It was the best of times, it was the worst of times. Both equally true for 2008. On the high note, the US wind industry shattered all previous records for new installed capacity with 8358 MW, far surpassing 2007's record-breaking 5244 MW. Wind's growth rate has been nothing short of spectacular - over 100% between 2006 and 2007, and 60% between 2007 and 2008.
Texas again led the way with over 2600 MW. Next was Iowa with approximately 1600 MW. Minnesota, Kansas and New York each had more than 400 MW, followed by North Dakota, Wyoming and Wisconsin, each with more than 300 MW (pages 14-15). To put this in perspective, the entire US build in 2005, itself a record at the time, was just 2400 MW.
The capital requirements for this level of build are enormous: approximately dollars 16 billion for 2008 alone. The trend is therefore towards large, well-capitalised developers that can sustain the huge capital commitments required. Although independent developer/owners accounted for 22% of the 2008 market, many of them first-time builders, utility developer/owners accounted for approximately 65%. This includes foreign-owned utilities and unregulated utility affiliates. With Shell and BP, we are also seeing the emergence of oil and gas majors accounting for approximately 6% of the market.
There were several major consolidations during 2008. The biggest deal of the year was the sale by the fallen Allco Financial Group of a 3100 MW project in development in Tehachapi, California (Windpower Monthly, September 2008). Including a 1550 MW power purchase agreement (PPA) with Southern California Edison - the largest wind PPA ever signed - Allco sold the portfolio to ArcLight Capital Partners and Terra-Gen Power for dollars 325 million plus the assumption of letters of credit with a value of dollars 65 million.
Meanwhile, US firm GE again dominated the turbine market with a 43% share, followed by Denmark's Vestas with 13% and Siemens of Germany with 10%. Indian turbine maker Suzlon, Spanish Gamesa, US firm Clipper and Japan's Mitsubishi each had sales in excess of 500 MW. Both Acciona of Spain and German company Repower had their debut with numerous other manufacturers gearing up to enter the market.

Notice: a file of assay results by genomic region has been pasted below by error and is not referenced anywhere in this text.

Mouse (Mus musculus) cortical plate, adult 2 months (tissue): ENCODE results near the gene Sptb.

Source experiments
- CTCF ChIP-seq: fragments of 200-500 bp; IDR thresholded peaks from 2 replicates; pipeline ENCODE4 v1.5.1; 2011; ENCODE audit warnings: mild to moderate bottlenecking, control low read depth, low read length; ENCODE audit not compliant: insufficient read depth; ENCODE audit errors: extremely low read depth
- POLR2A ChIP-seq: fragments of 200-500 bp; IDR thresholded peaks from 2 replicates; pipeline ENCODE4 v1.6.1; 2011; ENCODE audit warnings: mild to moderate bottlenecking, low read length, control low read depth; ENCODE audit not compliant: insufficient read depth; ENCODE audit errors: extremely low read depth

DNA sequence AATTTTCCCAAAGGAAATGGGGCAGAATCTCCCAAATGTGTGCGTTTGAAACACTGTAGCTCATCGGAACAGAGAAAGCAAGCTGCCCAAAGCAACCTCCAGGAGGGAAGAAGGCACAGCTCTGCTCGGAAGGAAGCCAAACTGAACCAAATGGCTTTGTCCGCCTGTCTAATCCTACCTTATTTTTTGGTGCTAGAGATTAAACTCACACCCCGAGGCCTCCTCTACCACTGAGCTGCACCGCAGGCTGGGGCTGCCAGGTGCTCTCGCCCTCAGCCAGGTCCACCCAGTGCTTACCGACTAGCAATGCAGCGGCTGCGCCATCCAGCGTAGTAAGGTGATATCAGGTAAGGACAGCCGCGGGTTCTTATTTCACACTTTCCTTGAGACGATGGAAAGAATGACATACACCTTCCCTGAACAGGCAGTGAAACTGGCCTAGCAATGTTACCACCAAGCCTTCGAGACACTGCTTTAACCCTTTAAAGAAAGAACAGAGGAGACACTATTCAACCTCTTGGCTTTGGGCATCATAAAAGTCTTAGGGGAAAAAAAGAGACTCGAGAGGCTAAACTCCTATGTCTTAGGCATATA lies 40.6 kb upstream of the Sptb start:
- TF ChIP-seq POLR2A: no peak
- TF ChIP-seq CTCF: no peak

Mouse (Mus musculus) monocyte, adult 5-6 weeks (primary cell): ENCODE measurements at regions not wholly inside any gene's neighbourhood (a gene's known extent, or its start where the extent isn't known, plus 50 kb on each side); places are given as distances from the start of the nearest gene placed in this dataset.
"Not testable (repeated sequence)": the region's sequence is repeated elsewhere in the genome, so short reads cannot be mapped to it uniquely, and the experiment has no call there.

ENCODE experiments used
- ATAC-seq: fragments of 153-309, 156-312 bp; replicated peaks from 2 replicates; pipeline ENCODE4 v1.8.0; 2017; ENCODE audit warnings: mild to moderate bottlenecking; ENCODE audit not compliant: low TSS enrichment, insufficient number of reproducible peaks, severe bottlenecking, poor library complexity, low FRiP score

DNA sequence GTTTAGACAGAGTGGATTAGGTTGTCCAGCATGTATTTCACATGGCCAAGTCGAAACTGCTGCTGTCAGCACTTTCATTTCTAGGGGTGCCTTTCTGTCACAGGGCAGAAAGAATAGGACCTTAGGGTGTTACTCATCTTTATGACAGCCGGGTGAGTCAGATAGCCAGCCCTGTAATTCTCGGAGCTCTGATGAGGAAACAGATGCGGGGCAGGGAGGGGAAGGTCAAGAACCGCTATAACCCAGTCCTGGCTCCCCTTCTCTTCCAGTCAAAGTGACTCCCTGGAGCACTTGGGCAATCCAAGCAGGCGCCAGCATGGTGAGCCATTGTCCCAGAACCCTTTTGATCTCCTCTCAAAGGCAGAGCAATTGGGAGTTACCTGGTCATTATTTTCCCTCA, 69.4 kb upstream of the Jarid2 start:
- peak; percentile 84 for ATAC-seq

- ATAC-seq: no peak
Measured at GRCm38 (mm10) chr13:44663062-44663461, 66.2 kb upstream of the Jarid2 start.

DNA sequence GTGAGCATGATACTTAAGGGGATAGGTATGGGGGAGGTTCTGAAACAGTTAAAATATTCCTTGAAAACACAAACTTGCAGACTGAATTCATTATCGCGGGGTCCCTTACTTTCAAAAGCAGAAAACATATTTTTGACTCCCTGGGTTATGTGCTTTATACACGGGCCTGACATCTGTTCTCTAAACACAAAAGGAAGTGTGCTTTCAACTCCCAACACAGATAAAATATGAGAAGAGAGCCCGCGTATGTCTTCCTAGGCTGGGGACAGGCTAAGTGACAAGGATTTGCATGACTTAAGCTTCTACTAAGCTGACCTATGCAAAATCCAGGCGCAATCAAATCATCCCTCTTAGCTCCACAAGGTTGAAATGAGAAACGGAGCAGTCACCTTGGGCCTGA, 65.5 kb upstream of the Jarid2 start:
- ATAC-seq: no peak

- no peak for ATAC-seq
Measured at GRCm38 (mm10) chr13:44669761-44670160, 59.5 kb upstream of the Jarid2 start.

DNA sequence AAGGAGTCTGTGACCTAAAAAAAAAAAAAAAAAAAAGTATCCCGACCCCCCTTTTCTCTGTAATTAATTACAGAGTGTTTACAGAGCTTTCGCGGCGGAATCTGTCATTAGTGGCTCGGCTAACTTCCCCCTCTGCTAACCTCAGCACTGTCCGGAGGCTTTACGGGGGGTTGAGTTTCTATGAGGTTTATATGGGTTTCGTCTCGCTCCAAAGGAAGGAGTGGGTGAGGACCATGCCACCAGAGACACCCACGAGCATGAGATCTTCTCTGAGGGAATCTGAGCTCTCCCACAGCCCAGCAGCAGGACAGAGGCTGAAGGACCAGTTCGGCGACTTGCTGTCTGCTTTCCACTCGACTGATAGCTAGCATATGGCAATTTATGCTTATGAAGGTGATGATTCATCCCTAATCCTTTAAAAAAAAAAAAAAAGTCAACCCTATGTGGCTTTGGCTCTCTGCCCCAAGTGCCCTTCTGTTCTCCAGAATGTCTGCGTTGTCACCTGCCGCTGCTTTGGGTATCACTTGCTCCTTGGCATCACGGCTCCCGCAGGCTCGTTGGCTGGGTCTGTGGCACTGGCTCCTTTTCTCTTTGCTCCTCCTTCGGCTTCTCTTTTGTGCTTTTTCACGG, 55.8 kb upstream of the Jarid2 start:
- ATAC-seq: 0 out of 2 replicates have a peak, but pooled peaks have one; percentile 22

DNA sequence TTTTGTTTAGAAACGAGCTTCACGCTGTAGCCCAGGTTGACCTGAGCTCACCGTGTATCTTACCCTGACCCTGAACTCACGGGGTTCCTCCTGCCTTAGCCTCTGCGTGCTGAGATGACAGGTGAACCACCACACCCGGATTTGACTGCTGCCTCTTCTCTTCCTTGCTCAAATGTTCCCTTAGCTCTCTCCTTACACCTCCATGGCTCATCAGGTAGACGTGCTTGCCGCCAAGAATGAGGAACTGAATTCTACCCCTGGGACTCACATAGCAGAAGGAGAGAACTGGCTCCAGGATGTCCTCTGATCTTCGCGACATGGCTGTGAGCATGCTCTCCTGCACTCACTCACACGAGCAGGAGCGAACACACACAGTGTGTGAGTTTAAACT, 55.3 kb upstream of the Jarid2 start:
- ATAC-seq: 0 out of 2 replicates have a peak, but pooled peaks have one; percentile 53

So all systems were go for an even bigger 2009 - until the credit markets collapsed during the fall of 2008. The effect of the financial crisis on the market cannot be overstated. New bank credit commitments ground to a complete halt during the fourth quarter of 2008. As large financial institutions suffer heavy losses, fewer of them have huge tax bills to offset by using the dollars 0.021/kWh production tax credit (PTC) that underpins the US wind market - the credit pays about 33% of the capital cost of a typical wind farm. This avenue of finance, known as the tax equity market, dramatically shrunk from dollars 5.2 billion in 2007, with 18 active investors, to dollars 2.5 billion in 2008 and only four investors. This has stranded numerous projects, leaving them without the tax equity they need to progress.
With developers no longer able to obtain easy access to credit, new turbine orders have plummeted. The market has swung from turbine shortage to surplus, with turbines reportedly selling at steep discounts in the secondary market. Financial pressures have forced even Babcock & Brown, the third largest developer of wind projects in the US, to put its wind business up for sale. Numerous other developers are rumoured to be actively seeking new owners as well.
The good news is President Obama has made renewable energy a priority for the new administration. Congress has also embraced renewables with bold, new policy initiatives. The economic stimulus package unveiled by the new administration (Windpower Monthly, March 2009) contains a 30% cash grant in the form of a refundable investment tax credit (in lieu of production tax credits). Though not enough to fix the market, it will certainly help. Significantly, more federal measures, including a long-awaited national renewable electricity standard, are in the works.
So although 2009 looks like it will see a drop in activity from 2008, the fundamentals for long-term growth still remain - America's need for clean, renewable, domestically produced energy at competitive prices. With strong public policy support and the thawing of the credit markets, we should see a return to impressive growth.
ABOUT KAYE SCHOLER
Kaye Scholer LLP is a legal firm specialising in business law. Its GreenTech Group helps clients to manage risks and take advantage of opportunities associated with climate change and green technology.